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The Band That Started Chinese Punk

Though they would only last a couple of years, Beijing power trio Underground Baby remain famous as China's first punk band

07·30·2012

The Band That Started Chinese Punk

Though they would only last a couple of years, Beijing power trio Underground Baby remain famous as China's first punk band

07·30·2012

These days if you hit a punk show in Beijing, you’re more likely than not to see a bunch of stocky guys in combat boots and suspenders barking out anthemic Beijing pride songs. But this is a far cry from the original incarnations of Chinese punk, a motley crew of ’90s bands that includes everyone from the genre’s spiritual forebear Dou Wei, to the infamous “Wuliao Contingent” (无聊军队 wúliáo jūnduì), comprising legendary bands Brain Failure, 69, Reflector and Anarchy Jerks. But before all these boys were strapping dog collars around their necks and slicking their hair into bright-green spikes, there was another band that started it all, widely recognized as China’s very first punk band: Underground Baby.

Though punk had already started by the 1970’s in the US and England, because of the Cultural Revolution it didn’t reach China until the ’90s — March of 1996, to be exact. It was on a chilly night of that month that an unknown trio of kids who called themselves Underground Baby (地下婴儿) shuffled onstage at a small Beijing show commemorating Kurt Cobain’s death, for what everyone thought would be a set of rock covers — and, instead, launched into a thunderous series of loud-fast-rules originals. The crowd was blown away, as were early rock scenesters like Dave O’Dell, an American study abroad student who had helped organize the show that night. “It was original, it was in Chinese, it was raw and full of life,” he remembers in “Inseparable,” a recent memoir chronicling the beginning of the Chinese punk scene. “The sound was incredible. Time stood still for me and the crowd. This was the first time our ears had ever heard Chinese punk rock.”

At the heart of the band was a pair of brothers, guitarist Gao Wei and drummer Gao Yang, who had spent their teenage years locked in a storage room outside their parents’ duck restaurant, thrashing their own brand of rock music into existence. After the show, a small community began to develop around the boys’ home and practice space on Baihua’r Hutong, which, according to O’Dell’s book, became instrumental in setting up many of Beijing’s first punk rock shows. In 1996, the band released their first song, “All the Same” (都一样) on the compilation China Fire II (VA) (《中国火二》), and were signed by one of China’s first rock labels, the Taiwanese Magicstone Records.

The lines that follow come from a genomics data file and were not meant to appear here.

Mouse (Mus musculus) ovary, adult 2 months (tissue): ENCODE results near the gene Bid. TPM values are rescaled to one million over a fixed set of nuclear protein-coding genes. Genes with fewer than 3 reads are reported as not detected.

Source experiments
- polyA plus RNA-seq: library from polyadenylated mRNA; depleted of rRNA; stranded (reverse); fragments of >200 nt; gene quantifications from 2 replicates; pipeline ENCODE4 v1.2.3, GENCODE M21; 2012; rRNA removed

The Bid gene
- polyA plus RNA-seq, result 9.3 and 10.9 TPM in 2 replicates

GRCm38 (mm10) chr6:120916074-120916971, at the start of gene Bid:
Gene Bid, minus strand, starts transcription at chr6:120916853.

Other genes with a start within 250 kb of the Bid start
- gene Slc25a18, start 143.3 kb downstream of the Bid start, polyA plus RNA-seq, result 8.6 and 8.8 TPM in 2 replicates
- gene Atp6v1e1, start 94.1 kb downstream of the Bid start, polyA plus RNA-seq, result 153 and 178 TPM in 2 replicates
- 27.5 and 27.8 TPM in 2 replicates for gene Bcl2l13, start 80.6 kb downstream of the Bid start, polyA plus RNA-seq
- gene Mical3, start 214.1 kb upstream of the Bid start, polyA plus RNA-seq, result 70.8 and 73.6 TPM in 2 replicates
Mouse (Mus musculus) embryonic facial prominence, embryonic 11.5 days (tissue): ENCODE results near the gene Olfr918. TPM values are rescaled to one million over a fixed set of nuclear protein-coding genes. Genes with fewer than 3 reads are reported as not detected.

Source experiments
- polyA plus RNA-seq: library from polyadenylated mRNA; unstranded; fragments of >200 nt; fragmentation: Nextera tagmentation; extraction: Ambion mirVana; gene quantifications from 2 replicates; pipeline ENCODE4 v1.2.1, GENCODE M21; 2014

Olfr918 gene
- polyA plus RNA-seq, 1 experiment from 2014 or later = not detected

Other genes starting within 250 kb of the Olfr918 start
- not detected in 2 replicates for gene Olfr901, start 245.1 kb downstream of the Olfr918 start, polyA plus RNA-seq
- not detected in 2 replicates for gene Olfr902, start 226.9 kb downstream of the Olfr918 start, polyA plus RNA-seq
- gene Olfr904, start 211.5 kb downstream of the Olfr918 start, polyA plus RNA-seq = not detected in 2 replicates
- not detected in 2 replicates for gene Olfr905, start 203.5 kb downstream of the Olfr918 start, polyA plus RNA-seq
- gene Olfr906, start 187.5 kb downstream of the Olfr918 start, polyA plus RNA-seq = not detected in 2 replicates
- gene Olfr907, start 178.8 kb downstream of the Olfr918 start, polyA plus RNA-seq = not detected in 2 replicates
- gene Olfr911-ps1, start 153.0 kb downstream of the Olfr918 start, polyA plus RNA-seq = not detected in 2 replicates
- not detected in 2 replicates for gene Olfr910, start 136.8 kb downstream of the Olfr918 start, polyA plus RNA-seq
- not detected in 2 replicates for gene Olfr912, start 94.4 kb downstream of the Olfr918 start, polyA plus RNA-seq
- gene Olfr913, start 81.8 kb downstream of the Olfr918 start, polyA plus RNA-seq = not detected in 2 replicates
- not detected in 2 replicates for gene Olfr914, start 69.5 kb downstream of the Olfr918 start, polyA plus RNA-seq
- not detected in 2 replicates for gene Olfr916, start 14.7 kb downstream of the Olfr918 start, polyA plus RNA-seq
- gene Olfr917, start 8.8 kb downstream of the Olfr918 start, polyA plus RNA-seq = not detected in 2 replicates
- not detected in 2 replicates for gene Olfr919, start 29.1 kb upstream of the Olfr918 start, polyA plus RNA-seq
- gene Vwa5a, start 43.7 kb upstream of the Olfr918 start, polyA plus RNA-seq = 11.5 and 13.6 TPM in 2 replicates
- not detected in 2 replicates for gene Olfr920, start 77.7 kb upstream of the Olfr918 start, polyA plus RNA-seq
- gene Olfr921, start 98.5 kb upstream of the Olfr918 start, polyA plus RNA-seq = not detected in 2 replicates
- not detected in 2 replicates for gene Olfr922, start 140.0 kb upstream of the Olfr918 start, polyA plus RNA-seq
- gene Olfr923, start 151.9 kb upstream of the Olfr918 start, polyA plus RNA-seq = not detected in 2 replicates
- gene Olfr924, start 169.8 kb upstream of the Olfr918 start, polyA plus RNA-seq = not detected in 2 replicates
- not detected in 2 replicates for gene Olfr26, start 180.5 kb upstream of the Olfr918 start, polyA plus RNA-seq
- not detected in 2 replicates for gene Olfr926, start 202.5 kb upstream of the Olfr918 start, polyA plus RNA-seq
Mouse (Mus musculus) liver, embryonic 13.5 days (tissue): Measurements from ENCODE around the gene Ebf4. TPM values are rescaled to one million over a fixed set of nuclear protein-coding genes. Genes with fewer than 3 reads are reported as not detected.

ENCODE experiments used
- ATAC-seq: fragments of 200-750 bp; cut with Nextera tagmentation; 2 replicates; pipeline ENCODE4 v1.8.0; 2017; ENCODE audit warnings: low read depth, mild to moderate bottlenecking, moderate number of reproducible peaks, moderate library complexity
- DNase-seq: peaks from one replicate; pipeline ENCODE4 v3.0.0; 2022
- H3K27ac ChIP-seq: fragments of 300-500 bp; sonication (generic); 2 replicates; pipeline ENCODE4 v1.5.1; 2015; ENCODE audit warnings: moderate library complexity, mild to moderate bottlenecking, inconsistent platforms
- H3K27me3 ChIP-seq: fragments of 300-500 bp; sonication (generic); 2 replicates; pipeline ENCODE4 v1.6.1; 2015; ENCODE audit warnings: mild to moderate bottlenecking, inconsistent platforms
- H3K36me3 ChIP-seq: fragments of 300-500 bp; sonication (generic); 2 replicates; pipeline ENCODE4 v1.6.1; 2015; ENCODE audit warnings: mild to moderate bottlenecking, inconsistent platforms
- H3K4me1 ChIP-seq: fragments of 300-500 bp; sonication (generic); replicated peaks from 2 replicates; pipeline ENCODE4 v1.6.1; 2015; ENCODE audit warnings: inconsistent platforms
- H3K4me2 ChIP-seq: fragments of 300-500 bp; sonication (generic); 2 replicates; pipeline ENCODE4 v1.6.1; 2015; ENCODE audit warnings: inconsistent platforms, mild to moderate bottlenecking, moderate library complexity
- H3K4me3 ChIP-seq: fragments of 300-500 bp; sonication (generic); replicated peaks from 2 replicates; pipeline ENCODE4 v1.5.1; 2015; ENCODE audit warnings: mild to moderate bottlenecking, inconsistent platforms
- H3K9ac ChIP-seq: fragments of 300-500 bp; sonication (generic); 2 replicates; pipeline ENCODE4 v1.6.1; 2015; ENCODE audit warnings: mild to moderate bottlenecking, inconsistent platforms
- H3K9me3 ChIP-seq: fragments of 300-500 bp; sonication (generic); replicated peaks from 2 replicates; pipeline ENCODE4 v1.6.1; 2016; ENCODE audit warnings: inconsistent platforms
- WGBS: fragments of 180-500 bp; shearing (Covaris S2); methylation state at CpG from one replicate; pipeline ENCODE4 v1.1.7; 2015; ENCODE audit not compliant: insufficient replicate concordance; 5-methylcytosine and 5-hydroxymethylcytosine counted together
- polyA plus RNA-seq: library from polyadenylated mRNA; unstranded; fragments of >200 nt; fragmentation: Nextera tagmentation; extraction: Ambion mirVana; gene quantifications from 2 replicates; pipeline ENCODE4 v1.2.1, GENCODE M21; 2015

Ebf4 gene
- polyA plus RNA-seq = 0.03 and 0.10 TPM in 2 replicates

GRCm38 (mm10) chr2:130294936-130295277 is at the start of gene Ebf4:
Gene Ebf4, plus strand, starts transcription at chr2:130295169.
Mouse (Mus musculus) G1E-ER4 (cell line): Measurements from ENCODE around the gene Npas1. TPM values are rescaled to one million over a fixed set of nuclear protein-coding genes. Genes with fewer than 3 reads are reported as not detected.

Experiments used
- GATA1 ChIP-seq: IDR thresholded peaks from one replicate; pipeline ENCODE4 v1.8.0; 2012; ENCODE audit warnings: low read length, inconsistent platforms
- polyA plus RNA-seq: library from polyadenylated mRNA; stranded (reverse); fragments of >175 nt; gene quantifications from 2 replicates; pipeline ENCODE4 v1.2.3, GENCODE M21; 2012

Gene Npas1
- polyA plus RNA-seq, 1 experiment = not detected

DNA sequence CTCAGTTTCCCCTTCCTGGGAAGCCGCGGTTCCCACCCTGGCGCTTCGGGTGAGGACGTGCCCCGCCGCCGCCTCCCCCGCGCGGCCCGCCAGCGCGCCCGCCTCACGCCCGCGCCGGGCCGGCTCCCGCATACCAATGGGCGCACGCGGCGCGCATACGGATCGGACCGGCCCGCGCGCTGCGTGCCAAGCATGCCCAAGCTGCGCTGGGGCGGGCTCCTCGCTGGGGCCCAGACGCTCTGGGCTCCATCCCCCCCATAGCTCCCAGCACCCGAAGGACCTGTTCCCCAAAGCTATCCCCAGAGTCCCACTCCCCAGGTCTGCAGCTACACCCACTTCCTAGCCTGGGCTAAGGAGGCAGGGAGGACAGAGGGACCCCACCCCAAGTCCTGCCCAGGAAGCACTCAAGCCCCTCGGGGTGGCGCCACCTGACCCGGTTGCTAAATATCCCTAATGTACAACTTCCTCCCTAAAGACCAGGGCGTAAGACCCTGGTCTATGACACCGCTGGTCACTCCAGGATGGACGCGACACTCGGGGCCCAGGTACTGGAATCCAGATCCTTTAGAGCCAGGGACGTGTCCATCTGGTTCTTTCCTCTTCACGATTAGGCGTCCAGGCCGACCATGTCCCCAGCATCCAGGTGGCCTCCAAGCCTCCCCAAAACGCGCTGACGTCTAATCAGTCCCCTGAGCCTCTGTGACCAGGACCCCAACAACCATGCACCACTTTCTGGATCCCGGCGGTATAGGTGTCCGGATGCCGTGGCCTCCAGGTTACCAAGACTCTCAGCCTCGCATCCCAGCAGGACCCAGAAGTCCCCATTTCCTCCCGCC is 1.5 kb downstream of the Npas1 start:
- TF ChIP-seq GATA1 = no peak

Though the song, a catchy mid-tempo ode to adolescent angst, may sound somewhat tame by today’s standards, it was a revelation in 1996, when China’s nascent rock scene was dominated by technical metal virtuosos like Tang Dynasty and Western rock cover bands. Over the next few years, Underground Baby played a slew of shows, first at anyplace that would have them, mostly bars and KTV’s, then at early clubs like Scream. The shows were small but viscerally energetic affairs that would inspire a small crew of would-be rockers, who went on to form the first generation of punk bands, like 69 and Reflector.

In 1998, the band recorded what was to be their first and only album, “Awake” (《觉醒》), though due to contract disputes between the Beijing and Taiwan branches of Magicstone, both the band and the album were thrust into limbo, until finally the band broke up, with Gao Yang going off to drum in other bands and Gao Wei pursuing solo projects.

While a number of first-generation punk bands either went on to stardom, like Reflector and Brain Failure, or reformed in recent years, like Anarchy Jerks, Underground Baby has, for the most part, been left to rest in peace, remaining enshrined in their original crude but powerful state. Gao Wei did reconstitute the band briefly in 2001 with a different lineup, and then again in 2008 to record a collection of mostly old songs with a few studio musicians, but the revivals have been more commemorations to the original band than real attempts at revival.

Though Underground Baby play only occasional reunion shows, you can catch frontman Gao Wei playing a rare solo set August 11, at 半边朋克, an old-school punk festival that is being organized in part by David O’Dell, whose book “Inseparable” provided much of the info for this blog. Look out for an interview with O’Dell next week!

Below is a video of Underground Baby playing their first hit, “All the Same,” which as one commenter noted was “真他妈经典,真他妈牛逼,真他妈难找。。。。” – F***ing classic, really f***ing awesome, really f***ing hard to find…